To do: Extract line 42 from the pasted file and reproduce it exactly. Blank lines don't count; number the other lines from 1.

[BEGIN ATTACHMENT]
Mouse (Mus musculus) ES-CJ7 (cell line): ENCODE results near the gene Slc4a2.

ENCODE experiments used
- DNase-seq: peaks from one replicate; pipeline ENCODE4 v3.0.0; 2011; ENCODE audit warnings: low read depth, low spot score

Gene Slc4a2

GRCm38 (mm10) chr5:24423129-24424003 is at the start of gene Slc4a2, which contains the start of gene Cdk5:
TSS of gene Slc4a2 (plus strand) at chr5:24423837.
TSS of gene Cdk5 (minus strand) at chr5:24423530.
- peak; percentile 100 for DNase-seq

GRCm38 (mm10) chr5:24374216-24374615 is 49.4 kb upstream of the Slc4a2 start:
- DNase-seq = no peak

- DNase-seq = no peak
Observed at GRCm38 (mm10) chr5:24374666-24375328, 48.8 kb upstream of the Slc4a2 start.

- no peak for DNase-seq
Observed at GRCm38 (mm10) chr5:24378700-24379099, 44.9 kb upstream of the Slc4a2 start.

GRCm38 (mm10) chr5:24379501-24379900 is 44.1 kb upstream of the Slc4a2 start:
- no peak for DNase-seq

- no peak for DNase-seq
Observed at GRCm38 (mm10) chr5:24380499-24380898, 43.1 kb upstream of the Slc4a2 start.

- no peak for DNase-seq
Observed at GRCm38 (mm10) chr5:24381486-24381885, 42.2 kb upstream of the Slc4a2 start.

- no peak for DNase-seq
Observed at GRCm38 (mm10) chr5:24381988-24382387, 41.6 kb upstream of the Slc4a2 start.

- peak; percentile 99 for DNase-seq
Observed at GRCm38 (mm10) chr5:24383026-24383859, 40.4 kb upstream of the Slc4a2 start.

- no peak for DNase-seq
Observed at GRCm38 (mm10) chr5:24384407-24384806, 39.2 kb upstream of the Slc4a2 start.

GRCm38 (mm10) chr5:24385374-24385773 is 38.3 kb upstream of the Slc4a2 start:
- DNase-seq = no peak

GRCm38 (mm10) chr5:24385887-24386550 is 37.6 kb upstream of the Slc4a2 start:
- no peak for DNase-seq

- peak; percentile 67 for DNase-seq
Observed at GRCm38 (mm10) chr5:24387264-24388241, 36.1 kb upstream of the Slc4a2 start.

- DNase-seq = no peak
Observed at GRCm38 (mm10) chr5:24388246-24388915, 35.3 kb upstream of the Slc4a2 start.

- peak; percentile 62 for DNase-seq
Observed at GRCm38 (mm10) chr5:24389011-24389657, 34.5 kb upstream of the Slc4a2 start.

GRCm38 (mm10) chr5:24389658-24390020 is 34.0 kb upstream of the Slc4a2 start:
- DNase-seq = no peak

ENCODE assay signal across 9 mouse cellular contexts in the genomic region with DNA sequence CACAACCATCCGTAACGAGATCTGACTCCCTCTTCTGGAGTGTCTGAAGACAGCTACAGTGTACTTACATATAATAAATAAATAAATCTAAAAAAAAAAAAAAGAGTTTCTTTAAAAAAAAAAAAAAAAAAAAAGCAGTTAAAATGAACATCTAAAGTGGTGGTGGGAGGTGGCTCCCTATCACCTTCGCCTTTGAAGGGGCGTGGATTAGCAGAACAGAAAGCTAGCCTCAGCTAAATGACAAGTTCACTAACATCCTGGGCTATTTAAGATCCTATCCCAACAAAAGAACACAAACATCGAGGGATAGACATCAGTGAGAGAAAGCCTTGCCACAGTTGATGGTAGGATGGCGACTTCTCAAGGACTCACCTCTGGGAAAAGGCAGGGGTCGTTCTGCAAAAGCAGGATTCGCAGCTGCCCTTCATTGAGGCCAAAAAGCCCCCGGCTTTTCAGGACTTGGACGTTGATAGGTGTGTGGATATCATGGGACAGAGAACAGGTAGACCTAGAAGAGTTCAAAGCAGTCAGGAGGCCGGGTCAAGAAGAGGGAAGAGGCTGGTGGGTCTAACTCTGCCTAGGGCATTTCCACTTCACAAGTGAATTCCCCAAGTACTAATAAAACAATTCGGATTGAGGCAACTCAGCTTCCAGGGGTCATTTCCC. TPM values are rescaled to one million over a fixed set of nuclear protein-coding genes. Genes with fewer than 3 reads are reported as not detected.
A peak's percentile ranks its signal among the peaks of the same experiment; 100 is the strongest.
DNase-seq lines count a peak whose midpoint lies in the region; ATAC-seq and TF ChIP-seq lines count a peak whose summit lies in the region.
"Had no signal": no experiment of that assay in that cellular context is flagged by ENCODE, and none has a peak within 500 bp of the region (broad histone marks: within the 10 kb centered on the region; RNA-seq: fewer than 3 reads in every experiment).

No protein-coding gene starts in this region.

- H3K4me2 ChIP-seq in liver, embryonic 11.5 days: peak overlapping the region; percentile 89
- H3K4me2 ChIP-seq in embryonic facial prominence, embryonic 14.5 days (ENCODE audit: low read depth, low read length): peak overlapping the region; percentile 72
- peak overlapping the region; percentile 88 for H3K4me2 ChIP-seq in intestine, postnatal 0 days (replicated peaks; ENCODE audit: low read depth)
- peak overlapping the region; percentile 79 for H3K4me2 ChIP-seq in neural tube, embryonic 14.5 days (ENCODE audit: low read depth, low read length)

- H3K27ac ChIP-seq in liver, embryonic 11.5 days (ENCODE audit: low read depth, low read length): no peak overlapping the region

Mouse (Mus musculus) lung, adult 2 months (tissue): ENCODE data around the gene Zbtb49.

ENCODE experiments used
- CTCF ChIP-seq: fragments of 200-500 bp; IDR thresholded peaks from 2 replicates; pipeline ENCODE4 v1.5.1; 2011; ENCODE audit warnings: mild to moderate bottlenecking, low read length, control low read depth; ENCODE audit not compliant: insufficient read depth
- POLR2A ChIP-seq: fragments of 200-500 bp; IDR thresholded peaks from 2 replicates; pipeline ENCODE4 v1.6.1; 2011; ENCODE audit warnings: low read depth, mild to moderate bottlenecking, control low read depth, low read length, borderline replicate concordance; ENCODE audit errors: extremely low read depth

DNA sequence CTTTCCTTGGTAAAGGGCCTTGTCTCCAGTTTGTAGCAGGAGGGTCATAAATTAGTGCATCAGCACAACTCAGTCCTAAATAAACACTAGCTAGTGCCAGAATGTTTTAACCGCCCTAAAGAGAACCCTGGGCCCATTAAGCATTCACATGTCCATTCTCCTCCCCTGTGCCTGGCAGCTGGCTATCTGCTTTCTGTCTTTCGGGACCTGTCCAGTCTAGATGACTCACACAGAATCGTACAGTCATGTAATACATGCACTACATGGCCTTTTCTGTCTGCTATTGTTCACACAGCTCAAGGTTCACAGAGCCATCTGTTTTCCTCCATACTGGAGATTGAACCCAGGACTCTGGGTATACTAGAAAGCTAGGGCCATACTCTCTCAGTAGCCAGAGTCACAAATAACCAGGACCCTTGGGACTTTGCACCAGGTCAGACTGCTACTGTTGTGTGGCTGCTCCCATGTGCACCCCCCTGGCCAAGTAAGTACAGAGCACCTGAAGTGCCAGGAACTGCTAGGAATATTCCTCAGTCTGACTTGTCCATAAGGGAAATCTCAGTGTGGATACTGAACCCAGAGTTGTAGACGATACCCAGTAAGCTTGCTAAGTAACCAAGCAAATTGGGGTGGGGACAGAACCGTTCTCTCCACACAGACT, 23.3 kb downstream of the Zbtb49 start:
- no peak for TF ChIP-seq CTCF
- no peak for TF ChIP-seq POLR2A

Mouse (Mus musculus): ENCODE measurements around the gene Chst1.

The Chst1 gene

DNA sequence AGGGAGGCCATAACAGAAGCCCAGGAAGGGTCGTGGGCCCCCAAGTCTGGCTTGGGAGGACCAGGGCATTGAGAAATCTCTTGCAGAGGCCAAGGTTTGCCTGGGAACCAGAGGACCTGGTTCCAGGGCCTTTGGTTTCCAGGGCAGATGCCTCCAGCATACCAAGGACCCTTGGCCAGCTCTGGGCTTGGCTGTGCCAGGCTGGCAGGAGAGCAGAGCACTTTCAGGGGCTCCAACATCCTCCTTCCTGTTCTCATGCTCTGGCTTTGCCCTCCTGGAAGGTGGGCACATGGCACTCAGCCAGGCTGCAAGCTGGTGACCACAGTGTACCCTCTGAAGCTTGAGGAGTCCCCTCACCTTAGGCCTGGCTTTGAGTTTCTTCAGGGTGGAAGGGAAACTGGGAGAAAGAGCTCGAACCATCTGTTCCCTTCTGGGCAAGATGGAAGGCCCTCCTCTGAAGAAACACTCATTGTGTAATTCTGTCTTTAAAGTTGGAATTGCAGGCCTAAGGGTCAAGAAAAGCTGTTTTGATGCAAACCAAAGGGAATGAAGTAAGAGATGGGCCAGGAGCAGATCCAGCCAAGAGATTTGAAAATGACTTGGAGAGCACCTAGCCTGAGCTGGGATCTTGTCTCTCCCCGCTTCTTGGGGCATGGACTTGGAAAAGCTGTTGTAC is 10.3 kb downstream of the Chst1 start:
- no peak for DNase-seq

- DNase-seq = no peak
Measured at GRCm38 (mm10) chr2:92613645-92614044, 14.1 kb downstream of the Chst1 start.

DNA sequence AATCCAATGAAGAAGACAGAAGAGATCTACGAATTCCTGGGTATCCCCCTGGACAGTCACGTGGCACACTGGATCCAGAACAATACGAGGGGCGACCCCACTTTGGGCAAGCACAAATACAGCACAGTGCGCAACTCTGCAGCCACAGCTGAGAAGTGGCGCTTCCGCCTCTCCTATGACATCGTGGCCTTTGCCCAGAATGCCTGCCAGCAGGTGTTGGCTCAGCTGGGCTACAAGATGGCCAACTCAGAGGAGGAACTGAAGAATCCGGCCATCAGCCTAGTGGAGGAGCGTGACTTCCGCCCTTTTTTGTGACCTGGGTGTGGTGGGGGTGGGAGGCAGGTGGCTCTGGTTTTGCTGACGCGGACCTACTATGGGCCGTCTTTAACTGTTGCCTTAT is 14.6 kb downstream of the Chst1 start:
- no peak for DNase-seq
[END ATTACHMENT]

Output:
"Had no signal": no experiment of that assay in that cellular context is flagged by ENCODE, and none has a peak within 500 bp of the region (broad histone marks: within the 10 kb centered on the region; RNA-seq: fewer than 3 reads in every experiment).